With the loss of 80 percent of their former pristine habitat, the Bornean Orangutans are endangered. In Sabah, Malaysia, many orangutans still live outside of their primary forests, which have been selectively logged. Rather than regard these animals as doomed, Pittsburgh Zoo Research Fellow Dr. Isabelle Lackman-Ancrenaz and her husband, Dr. Marc Ancrenaz, together with the Sabah Wildlife Prevention Department (SWD), decided to conduct the first ever study on how orangutans cope with changes in their habitat. With this aim, the Kinabatangan Orangutan Conservation Project (KOCP) was established.
Since its inception, the KOCP project has grown from a team of five villagers to 42 skilled local research assistants. The scope of the project has increased to include:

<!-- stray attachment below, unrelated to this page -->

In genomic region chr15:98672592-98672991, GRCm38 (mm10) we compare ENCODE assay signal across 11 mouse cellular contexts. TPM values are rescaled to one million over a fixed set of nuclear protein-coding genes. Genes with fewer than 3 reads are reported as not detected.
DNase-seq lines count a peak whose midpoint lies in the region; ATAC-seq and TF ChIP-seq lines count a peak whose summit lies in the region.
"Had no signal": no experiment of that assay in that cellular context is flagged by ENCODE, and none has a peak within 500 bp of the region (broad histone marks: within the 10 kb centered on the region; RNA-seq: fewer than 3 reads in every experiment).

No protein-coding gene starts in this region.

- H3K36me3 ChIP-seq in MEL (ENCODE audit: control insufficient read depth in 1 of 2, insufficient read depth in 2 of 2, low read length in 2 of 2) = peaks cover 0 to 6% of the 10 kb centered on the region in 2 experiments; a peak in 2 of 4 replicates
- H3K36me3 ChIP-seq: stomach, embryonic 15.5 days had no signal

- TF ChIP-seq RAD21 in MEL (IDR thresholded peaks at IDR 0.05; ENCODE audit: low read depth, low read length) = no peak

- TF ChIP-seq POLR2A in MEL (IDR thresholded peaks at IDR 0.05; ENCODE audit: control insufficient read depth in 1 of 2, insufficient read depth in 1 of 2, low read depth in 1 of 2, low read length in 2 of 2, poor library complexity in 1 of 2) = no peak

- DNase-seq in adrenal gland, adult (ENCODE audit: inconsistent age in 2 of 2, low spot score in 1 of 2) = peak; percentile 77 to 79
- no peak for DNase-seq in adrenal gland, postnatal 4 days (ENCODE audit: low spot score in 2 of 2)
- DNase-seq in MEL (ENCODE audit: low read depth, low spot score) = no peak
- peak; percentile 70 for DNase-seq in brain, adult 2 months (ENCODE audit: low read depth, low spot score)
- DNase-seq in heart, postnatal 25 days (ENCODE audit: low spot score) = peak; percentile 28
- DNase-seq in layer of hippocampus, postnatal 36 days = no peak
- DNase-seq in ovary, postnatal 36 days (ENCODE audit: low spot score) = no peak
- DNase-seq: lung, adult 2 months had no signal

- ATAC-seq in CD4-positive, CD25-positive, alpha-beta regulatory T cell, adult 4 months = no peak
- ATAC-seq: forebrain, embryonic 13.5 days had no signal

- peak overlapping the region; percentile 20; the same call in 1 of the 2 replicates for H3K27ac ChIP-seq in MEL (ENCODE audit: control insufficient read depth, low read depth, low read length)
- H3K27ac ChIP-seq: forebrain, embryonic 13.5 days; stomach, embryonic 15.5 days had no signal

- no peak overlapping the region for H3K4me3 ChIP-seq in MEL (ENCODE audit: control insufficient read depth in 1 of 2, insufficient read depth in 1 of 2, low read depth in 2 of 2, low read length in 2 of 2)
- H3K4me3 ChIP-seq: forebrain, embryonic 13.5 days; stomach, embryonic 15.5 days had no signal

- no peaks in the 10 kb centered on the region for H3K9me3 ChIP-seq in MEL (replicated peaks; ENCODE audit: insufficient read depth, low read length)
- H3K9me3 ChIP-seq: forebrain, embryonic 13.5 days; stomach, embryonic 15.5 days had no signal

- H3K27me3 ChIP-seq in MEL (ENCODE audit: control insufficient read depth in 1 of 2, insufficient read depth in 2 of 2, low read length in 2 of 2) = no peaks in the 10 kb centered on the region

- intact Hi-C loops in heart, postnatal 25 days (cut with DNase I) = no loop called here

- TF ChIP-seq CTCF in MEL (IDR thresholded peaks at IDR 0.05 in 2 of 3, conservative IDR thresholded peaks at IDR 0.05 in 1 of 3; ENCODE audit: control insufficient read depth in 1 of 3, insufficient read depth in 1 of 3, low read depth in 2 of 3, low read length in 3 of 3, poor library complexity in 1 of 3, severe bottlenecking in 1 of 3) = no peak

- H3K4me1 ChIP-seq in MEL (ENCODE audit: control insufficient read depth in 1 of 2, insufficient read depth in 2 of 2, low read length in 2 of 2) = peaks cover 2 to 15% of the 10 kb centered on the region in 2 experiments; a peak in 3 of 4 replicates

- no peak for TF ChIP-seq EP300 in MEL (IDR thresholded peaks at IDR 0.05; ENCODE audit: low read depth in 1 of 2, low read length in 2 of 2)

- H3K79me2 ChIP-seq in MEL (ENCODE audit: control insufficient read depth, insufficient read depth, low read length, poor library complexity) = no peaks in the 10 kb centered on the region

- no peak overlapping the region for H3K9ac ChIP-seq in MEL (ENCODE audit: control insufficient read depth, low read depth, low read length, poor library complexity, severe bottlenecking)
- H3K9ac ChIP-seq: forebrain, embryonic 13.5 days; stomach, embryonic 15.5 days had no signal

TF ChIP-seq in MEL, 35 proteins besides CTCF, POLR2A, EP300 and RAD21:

HONORARY WILDLIFE WARDENS
The Sabah Wildlife Department has appointed volunteer members of the local community as Honorary Wildlife Wardens. The wardens have the power to enforce local wildlife laws.
MONITORING FOREST ELEPHANTS AND EXPLORING WAYS TO KEEP THESE ANIMALS FROM RAIDING CROPS
The forest elephants of Sabah have been shown to be genetically distinct from other Asian elephant species. Like all elephants, they have the bad habit of raiding people's crops, which can cause great hardship. KOCP is conducting basic research on these animals and working on ways to prevent crop-raiding.
To simultaneously promote local conservation and the local economy, KOCP partners with Red Ape Encounters to promote habitat and wildlife friendly travel.
The Pittsburgh Zoo & PPG Aquarium, together with the Columbus Zoo & Aquarium, and the Cleveland Zoo, won the 2006 Association of Zoos and Aquariums' International Conservation Award for its long-term support of KOCP.
(Photos courtesy of Jamil Symior of KOCP)